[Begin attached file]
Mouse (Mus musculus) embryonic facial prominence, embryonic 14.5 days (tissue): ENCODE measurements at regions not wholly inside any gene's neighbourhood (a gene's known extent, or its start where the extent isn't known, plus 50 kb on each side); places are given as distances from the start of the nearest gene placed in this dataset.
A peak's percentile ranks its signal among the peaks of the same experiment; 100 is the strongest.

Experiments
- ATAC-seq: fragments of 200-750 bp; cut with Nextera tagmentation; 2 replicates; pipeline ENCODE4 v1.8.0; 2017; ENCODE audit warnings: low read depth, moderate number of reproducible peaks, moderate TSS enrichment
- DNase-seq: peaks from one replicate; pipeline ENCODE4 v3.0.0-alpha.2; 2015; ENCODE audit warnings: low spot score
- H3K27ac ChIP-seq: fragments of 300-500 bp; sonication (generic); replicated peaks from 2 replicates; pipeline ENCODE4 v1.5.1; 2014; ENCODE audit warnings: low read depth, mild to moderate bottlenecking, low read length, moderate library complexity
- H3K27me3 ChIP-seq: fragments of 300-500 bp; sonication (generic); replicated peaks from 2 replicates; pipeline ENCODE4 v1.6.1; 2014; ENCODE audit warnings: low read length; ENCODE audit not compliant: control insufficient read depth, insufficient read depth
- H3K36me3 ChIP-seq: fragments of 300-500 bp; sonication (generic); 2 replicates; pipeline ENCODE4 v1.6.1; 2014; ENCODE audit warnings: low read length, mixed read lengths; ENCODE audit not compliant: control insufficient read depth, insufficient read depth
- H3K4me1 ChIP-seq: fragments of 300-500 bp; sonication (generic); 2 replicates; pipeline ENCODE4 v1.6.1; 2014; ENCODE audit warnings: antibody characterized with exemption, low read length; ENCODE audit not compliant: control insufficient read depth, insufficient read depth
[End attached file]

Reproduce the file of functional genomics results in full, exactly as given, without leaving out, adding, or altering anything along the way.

Mouse (Mus musculus) embryonic facial prominence, embryonic 14.5 days (tissue): ENCODE measurements at regions not wholly inside any gene's neighbourhood (a gene's known extent, or its start where the extent isn't known, plus 50 kb on each side); places are given as distances from the start of the nearest gene placed in this dataset.
A peak's percentile ranks its signal among the peaks of the same experiment; 100 is the strongest.

Experiments
- ATAC-seq: fragments of 200-750 bp; cut with Nextera tagmentation; 2 replicates; pipeline ENCODE4 v1.8.0; 2017; ENCODE audit warnings: low read depth, moderate number of reproducible peaks, moderate TSS enrichment
- DNase-seq: peaks from one replicate; pipeline ENCODE4 v3.0.0-alpha.2; 2015; ENCODE audit warnings: low spot score
- H3K27ac ChIP-seq: fragments of 300-500 bp; sonication (generic); replicated peaks from 2 replicates; pipeline ENCODE4 v1.5.1; 2014; ENCODE audit warnings: low read depth, mild to moderate bottlenecking, low read length, moderate library complexity
- H3K27me3 ChIP-seq: fragments of 300-500 bp; sonication (generic); replicated peaks from 2 replicates; pipeline ENCODE4 v1.6.1; 2014; ENCODE audit warnings: low read length; ENCODE audit not compliant: control insufficient read depth, insufficient read depth
- H3K36me3 ChIP-seq: fragments of 300-500 bp; sonication (generic); 2 replicates; pipeline ENCODE4 v1.6.1; 2014; ENCODE audit warnings: low read length, mixed read lengths; ENCODE audit not compliant: control insufficient read depth, insufficient read depth
- H3K4me1 ChIP-seq: fragments of 300-500 bp; sonication (generic); 2 replicates; pipeline ENCODE4 v1.6.1; 2014; ENCODE audit warnings: antibody characterized with exemption, low read length; ENCODE audit not compliant: control insufficient read depth, insufficient read depth